The interview of NADIR SHAH with the
King of Turan.

THE day being fixed for the interview with Abulfiez Khan King of Turan, Nadir Shah directed all his officers to appear in their most magnificient attire, in order to impress the unfortunate Prince with astonishment and awe. The Princes Reza Kuly Mirza, and Aly Kuly Khan, were on this occasion permitted to be seated, whilst the nobility stood as usual.

Abulfiez, attended by only a few of his courtiers, came on horseback from the city; but he was obliged to alight before he arrived at the royal quarters, and was conducted to the tent of Nadir Shah by Thamas Khan. When he entered the tent, Reza Kuly Mirza, and Aly Kuly Khan stood up, and paid him their compliments; whilst Nadir Shah only answered his salutation verbally, without deigning to rise from his throne. The different reception which he gave to Mohammed Shah, may be ascribed to his being awed by the splendour and magnificence of the court of Hindostan; or to his not being then so far intoxicated with success, as to have forgotten the forms of respect due from one monarch to another. It is even possible that his breast was not yet bereft of every generous sentiment, and that he felt the double sensation of respect and of com­passion. After sitting in this manner for near two hours, the King of Turan was conducted to a tent, pitched at some distance from Nadir Shah’s quarters. Mirza Mohammed Ibrahim Isfahany was appointed his Mehmander, or host.

The third day after the interview, Nadir Shah concluded a double marriage. Himself took to wife the sister of Abul­fiez Khan; and his nephew Aly Kuly Khan, wedded the daughter of that monarch.

After the conclusion of these ceremo­nies, Abulfiez Khan, in token of his entire submission, sent to Nadir Shah, by Hakeem Ataleek, the diadem which he had himself worn, together with three hundred camels, two hundred horses, and twenty Persian manuscripts most beauti­fully written. Nadir Shah returned the crown to Abulfiez Khan, with a message that he was to consider himself King of Mahawerulnehr*. The cattle were sent to the stables; and the books were divided amongst Mehdy Khan the Munshy ul Memalick*, Mirza Zuckee and others. It seemed as if the books had been sent to exemplify the following verse of the Koran: “Thofe who possess learning, and do not practise what it teaches, resemble asses loaded with books.” These were the only fruits of Nadir Shah’s conquest of Turan, in making which he had nothing in view, but to show the irresistible force of his arms. He gave away upwards of three lacks of rupees in presents; and his mili­tary expences amounted to an immense sum.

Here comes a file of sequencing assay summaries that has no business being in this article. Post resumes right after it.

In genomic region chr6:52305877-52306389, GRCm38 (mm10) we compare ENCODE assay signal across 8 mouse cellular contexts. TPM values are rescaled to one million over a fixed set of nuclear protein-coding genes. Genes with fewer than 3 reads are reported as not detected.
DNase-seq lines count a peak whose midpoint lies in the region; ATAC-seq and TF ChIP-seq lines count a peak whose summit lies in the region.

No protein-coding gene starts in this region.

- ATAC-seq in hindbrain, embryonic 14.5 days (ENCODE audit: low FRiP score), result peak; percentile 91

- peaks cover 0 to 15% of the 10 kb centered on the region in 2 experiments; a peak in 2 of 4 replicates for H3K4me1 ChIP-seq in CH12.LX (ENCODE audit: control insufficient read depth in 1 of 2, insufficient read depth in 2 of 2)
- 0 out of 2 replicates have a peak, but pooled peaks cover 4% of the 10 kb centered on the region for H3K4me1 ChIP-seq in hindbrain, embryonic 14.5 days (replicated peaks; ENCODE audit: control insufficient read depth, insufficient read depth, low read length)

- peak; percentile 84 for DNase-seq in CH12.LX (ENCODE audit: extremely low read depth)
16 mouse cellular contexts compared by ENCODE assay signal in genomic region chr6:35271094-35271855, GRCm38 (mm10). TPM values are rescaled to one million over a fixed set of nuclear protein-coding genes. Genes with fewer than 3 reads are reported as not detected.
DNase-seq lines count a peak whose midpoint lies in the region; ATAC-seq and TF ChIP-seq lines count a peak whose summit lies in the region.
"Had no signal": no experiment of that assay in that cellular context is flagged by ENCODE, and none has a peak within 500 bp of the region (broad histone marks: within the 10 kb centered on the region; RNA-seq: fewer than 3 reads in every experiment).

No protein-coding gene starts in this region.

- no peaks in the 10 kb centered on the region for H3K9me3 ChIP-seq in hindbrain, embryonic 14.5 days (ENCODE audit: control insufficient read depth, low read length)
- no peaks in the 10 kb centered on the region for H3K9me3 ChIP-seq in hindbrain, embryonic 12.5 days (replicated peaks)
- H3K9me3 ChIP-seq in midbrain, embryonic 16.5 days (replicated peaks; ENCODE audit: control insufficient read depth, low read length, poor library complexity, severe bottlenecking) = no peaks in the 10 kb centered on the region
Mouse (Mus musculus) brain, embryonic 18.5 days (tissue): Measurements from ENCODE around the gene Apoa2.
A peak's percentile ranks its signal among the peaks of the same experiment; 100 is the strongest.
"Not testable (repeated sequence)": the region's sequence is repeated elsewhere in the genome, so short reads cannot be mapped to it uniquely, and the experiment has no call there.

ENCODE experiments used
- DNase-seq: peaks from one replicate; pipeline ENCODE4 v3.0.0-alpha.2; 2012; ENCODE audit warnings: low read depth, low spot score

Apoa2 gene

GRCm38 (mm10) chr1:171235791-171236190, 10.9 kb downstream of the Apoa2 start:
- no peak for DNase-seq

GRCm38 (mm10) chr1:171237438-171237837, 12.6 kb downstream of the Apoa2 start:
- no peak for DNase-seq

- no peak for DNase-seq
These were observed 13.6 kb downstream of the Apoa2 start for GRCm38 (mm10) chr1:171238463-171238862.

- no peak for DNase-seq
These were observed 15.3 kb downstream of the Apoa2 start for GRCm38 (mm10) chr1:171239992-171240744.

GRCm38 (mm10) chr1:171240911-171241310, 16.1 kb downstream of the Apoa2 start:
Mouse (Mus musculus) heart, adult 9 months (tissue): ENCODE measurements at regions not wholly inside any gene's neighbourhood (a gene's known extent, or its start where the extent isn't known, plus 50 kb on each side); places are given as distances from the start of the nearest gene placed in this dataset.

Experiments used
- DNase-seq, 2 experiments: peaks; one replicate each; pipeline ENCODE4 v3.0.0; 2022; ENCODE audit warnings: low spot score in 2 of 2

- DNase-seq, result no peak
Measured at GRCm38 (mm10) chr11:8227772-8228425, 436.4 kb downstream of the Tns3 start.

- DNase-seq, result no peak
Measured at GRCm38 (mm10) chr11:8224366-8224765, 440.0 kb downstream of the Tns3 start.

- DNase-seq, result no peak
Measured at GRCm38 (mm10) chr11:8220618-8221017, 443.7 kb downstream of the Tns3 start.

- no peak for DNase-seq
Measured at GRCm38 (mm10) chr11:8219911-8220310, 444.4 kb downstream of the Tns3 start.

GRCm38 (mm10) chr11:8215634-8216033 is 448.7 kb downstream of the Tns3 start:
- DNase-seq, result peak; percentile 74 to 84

Bokhara, from being the residence of the monarch, is the finest city in Turan. As I was the deputy of Mirza Moham­med Ibrahim, the Dewan of the house­hold, who was ordered to entertain the King of Turan, I had the best opportu­nities of seeing every thing that is curious in the country, amongst which are the tombs of the holy men celebrated at full length by Jami, in his poem entitled Reshehat. Also on account of my office I had a share of every kind of provi­sions, and fruits, that were sent to Nadir Shah, by the governors of differ­ent places. The inhabitants of Turan, when compared with those of Turkey, Persia, and Hindostan, may be said to be poor in point of money, and the luxuries of life; but in lieu thereof, the Almighty has given them abundance of most exqui­site fruits; with robust forms, and healthy constitutions, the greatest of earthly blessings.

In reflecting upon the poverty of Turan and Arabia, I was at first at a loss to assign a reason, why those countries had never been able to retain wealth, whilst, on the contrary, it is daily encreasing in Hindostan. Timour carried into Turan the riches of Turkey, Persia, and Hin­dostan, but they are all dissipated: and during the reigns of the four first Khalifs, Turkey, Persia, part of Arabia, Ethio­pia, Egypt, and Spain, were their tributaries; but still they were not rich. It is evident that this dissipation of the riches of a state, must have happened either from some extraordinary drains, or from some defect in the government. Hindostan has been frequently plundered by foreign invaders, and not one of its Kings ever gained for it any acquisition of wealth; neither has the country many mines of gold and silver, and yet Hin­dostan abounds in money, and every other kind of wealth. The abundance of spe­cies, is undoubtedly owing to the large importation of gold and silver in the ships of Europe, and other nations, many of whom bring ready money in exchange for the manufactures and natural productions of the country. If this is not the cause of the prosperous state of Hindostan, it must be owing to the peculiar blessing of God.